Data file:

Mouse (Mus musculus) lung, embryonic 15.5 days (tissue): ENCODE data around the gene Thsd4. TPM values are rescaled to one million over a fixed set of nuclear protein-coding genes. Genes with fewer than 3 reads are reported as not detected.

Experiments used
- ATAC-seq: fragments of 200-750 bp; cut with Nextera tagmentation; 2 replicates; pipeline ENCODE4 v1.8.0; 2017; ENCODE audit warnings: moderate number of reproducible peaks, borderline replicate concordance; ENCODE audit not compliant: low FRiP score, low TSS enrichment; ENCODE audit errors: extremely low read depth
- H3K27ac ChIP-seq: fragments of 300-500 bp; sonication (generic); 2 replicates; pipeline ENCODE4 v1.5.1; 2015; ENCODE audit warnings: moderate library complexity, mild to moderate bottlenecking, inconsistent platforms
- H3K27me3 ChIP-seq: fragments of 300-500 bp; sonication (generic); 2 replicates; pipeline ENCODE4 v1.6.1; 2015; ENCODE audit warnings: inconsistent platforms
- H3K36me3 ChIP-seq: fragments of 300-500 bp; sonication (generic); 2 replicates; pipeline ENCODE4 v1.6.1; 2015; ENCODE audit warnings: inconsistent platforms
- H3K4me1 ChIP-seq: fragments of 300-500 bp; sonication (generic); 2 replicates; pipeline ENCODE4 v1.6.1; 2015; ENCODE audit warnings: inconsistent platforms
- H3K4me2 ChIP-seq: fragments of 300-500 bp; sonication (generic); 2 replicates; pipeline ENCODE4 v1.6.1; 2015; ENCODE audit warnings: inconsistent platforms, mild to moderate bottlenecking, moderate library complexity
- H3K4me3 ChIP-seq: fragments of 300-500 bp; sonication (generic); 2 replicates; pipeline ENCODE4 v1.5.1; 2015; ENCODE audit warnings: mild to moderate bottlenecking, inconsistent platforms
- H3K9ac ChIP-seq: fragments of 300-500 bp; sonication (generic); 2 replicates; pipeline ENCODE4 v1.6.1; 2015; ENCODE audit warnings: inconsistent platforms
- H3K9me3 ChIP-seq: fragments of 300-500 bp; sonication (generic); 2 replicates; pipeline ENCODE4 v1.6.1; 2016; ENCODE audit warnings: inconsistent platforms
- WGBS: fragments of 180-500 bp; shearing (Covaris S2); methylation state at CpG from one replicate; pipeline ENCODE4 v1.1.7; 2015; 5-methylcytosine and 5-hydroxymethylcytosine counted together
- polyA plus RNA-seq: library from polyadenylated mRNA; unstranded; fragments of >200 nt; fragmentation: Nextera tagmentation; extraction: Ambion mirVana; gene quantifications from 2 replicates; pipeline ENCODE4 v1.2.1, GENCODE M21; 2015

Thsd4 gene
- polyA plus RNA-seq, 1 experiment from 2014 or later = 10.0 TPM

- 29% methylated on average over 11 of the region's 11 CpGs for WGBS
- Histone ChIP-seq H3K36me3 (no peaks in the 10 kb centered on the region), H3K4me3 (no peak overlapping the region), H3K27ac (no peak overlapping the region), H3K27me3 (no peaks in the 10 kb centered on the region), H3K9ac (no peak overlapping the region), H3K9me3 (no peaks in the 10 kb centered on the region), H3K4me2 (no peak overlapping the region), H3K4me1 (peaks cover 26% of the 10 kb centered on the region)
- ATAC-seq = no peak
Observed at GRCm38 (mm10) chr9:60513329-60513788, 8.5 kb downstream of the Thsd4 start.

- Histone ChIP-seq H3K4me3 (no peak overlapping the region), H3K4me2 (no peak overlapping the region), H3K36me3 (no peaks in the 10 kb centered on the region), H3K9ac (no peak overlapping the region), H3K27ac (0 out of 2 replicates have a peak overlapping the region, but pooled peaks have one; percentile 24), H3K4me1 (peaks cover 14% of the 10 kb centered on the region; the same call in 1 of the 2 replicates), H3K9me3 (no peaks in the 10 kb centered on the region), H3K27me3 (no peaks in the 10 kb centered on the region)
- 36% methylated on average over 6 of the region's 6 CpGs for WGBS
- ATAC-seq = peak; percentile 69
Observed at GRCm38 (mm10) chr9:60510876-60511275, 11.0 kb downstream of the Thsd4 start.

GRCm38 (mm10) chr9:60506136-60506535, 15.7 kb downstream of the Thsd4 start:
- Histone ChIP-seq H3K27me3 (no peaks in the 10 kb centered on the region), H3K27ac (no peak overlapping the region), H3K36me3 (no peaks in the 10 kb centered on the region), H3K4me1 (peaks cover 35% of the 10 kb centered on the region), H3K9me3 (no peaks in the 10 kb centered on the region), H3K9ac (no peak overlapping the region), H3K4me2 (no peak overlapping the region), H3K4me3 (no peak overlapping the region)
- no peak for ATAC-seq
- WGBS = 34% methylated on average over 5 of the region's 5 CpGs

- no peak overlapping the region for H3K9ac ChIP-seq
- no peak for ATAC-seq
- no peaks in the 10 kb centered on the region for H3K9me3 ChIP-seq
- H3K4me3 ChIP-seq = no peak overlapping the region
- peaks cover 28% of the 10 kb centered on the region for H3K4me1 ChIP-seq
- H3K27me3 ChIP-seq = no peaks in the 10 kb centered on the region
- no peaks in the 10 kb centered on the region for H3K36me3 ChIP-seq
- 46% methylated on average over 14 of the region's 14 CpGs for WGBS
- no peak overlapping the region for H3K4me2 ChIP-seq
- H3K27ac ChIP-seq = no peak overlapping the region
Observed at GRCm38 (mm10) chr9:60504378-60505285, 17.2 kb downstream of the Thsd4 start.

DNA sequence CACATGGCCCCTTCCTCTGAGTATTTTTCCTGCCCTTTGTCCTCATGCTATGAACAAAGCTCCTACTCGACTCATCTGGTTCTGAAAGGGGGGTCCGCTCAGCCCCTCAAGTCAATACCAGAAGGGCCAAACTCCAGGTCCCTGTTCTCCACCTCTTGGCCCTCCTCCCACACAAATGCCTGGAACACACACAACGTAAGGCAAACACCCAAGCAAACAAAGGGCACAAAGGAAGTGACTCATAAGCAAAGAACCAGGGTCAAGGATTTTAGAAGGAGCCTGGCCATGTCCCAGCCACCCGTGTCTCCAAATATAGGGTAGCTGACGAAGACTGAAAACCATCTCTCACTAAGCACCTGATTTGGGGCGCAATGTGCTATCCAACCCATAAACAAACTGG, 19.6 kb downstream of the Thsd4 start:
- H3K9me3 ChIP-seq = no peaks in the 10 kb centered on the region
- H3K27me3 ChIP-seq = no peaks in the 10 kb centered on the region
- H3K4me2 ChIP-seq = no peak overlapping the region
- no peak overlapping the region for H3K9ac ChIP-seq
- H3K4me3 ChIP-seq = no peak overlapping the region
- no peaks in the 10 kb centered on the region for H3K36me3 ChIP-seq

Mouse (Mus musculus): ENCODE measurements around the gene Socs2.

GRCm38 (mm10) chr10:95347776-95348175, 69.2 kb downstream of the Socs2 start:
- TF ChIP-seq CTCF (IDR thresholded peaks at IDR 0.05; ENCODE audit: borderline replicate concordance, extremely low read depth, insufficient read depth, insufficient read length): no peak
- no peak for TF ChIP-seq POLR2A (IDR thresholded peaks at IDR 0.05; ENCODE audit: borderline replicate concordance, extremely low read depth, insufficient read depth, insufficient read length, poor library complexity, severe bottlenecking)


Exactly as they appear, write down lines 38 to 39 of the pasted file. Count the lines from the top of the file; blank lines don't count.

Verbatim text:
Observed at GRCm38 (mm10) chr9:60504378-60505285, 17.2 kb downstream of the Thsd4 start.

DNA sequence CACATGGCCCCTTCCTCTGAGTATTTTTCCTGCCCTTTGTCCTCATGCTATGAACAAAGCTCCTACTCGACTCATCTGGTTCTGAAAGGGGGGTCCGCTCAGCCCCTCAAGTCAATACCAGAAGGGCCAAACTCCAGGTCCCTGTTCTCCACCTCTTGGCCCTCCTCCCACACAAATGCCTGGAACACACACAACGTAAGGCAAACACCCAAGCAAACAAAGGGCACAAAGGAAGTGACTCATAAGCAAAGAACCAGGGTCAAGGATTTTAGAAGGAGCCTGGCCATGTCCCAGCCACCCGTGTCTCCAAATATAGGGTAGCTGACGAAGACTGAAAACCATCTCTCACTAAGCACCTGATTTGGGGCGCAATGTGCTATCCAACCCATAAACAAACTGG, 19.6 kb downstream of the Thsd4 start: